These words put us in our place. It’s true! We are guilty! Suddenly, we remember countless ways we’ve fallen short. We’ve failed to humble ourselves, and we certainly haven’t done much to exalt our neighbor. Forget having one of the higher places are the heavenly banquet in the resurrection of the righteous, we don’t even deserve to sit at the kids’ table in the room off to the side. Stranded in our sin and banned from the eternal banquet, we are confronted with and humbled by our inability to seat ourselves in God’s presence based upon our own merits. We can do nothing but confess our sins. Before God, we slink to the lowest place.
Well… not quite the lowest place. That one, He took for Himself. Jesus “made Himself nothing, taking the very form of a servant, being born in the likeness of men. And being found in human form, He humbled Himself by becoming obedient to the point of death, even death on the cross.” Therefore, God has highly exalted Him and bestowed on Him the name that is above every name” (Philippians 2:6-9). Christ clothed Himself in human flesh so that He might defeat death and the devil and deliver us from their power. Jesus Christ, the eternal Son of God was made like us in every way so that He could satisfy God’s wrath for our sins (Hebrews 2:14-17). He is able to sympathize with our weaknesses but maintained the righteousness we cannot (Hebrews 4:15). Jesus, the Lamb of God and Scapegoat allowed Himself to be placed “outside the gate” (Hebrew 13:12), literally driven out of the city and crucified, to sanctify us by His blood.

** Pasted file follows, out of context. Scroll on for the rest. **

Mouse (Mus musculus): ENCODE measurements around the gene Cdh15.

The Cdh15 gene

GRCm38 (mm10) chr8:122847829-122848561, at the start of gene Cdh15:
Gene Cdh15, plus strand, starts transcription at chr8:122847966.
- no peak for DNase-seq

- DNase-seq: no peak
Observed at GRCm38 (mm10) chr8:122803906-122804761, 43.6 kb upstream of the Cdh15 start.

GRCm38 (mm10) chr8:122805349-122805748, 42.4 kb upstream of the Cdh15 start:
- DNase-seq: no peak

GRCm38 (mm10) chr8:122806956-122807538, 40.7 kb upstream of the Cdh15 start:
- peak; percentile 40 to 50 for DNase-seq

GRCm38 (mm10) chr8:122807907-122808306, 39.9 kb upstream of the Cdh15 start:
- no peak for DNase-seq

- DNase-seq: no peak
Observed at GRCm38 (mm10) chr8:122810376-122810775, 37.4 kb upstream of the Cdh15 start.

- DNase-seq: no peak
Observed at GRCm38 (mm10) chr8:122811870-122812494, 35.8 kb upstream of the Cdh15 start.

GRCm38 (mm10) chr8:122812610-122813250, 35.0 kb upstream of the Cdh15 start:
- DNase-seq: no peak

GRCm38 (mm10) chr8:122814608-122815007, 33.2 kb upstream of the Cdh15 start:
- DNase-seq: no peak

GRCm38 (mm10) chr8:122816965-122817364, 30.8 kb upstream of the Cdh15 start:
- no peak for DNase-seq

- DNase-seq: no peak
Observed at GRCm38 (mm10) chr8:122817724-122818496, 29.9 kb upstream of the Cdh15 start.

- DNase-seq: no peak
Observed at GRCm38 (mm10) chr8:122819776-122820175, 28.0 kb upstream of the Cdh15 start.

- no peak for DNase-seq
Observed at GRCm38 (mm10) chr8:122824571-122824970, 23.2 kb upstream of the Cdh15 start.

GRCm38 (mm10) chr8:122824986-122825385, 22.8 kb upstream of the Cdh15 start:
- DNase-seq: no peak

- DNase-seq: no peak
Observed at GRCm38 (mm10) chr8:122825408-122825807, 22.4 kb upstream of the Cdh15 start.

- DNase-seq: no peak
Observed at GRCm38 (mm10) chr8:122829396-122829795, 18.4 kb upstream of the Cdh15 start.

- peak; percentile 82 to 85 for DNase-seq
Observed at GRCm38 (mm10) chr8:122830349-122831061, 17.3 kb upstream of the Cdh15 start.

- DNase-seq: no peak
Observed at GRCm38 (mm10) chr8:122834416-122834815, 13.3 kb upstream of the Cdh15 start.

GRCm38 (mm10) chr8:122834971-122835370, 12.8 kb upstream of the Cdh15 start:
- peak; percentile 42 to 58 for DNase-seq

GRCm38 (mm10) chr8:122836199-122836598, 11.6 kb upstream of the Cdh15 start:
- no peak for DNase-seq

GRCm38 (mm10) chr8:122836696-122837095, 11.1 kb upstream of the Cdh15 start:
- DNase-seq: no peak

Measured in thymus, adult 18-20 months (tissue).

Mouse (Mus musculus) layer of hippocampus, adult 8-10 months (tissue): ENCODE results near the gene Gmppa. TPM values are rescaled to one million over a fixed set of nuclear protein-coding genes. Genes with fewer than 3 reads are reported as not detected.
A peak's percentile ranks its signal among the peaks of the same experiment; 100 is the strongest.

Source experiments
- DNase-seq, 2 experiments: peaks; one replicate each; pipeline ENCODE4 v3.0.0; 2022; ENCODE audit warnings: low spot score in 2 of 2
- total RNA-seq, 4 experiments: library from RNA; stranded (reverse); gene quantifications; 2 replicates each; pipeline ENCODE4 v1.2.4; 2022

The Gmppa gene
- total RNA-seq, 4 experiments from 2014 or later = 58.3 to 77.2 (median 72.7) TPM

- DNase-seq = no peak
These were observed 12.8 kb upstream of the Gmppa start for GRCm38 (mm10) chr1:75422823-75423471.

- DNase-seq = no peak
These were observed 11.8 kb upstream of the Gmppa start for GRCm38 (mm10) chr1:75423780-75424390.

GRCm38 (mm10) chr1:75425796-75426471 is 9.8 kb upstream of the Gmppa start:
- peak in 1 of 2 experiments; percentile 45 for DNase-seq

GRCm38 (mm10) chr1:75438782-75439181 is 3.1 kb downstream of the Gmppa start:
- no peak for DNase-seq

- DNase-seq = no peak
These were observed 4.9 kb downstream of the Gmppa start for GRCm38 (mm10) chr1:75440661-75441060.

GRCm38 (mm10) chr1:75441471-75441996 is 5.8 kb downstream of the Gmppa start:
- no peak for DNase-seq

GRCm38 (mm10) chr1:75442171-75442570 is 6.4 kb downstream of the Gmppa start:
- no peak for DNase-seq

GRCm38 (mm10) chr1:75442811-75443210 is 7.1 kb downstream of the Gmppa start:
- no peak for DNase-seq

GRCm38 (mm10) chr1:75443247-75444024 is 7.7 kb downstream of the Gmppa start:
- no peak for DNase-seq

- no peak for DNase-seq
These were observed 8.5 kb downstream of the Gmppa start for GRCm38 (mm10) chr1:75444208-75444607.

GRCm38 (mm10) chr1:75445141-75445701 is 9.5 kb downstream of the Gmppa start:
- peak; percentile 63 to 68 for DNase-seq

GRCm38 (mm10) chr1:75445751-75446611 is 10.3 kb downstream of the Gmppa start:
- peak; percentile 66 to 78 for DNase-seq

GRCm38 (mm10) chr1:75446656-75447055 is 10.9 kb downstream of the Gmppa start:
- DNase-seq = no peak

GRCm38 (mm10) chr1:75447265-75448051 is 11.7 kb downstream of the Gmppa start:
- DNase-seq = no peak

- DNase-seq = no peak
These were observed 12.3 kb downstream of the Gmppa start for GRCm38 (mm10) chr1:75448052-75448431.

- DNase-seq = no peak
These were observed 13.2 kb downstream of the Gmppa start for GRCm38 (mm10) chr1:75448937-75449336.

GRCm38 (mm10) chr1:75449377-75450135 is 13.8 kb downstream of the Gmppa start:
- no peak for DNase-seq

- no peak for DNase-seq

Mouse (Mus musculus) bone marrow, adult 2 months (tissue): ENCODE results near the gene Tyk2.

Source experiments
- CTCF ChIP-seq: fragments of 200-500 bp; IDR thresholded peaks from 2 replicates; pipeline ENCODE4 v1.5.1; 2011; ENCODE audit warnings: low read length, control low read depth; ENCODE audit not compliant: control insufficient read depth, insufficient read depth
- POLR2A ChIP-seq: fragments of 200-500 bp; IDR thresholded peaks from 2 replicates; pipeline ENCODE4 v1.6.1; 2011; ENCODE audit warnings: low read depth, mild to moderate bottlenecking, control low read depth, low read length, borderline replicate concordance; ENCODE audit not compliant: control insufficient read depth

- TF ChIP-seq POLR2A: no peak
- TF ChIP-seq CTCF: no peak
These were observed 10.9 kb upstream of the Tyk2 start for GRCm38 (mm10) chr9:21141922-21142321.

For Jesus’ sake, God graciously seats you in His kingdom. The Lord clasps you on the shoulder with His nailed-scarred hand and bids: “Friend, move up higher! Come to the font and be washed in the baptismal waters and be joined to My death and resurrection. Friend, move up higher! Hear My Word, repent, and allow My Holy Spirit to create in you a new heart. Friend, move up higher! Eat and drink at My Table. Receive My true body and blood for the forgiveness of your sins and the strengthening of your faith. Friend, move up higher. Remain in My presence forever, never be separated from Me again, and rejoice in the unending life I have given you. You are forgiven for all of your sins.
In the name of the Father and of the Son and of the Holy Spirit. Amen

Unless otherwise indicated, all Scripture quotations are from the Holy Bible, English Standard Version, copyright © 2001 by Crossway Bibles, a publishing ministry of Good News Publishers. Used by permission. All rights reserved.





[i] Hus, John. The Church. P. 145. David S. Schaff, trans. New York: Charles Scribner’s Sons, 1915.
[ii] Calvin, John. Commentary on a Harmony of the Evangelists, Matthew, Mark, and Luke. Rev. William Pringle, ed. 2:161. Edinburgh: Calvin Translation Society, 1845.
[iii] Bengel, John Albert. Gnonom of the New Testament. 2:129. Edinburgh: T & T Clark, 1877.